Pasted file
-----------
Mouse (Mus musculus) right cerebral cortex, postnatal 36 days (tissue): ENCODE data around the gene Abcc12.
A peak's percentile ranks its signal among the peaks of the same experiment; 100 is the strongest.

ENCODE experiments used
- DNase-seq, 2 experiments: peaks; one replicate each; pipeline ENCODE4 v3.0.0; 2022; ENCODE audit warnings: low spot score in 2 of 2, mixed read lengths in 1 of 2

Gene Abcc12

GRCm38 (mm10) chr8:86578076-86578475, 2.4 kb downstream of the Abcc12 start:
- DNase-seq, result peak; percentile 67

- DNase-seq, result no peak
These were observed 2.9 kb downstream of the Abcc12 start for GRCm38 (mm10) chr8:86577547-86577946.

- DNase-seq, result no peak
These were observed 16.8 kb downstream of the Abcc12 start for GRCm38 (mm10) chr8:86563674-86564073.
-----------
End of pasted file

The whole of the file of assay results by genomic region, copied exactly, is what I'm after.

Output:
Mouse (Mus musculus) right cerebral cortex, postnatal 36 days (tissue): ENCODE data around the gene Abcc12.
A peak's percentile ranks its signal among the peaks of the same experiment; 100 is the strongest.

ENCODE experiments used
- DNase-seq, 2 experiments: peaks; one replicate each; pipeline ENCODE4 v3.0.0; 2022; ENCODE audit warnings: low spot score in 2 of 2, mixed read lengths in 1 of 2

Gene Abcc12

GRCm38 (mm10) chr8:86578076-86578475, 2.4 kb downstream of the Abcc12 start:
- DNase-seq, result peak; percentile 67

- DNase-seq, result no peak
These were observed 2.9 kb downstream of the Abcc12 start for GRCm38 (mm10) chr8:86577547-86577946.

- DNase-seq, result no peak
These were observed 16.8 kb downstream of the Abcc12 start for GRCm38 (mm10) chr8:86563674-86564073.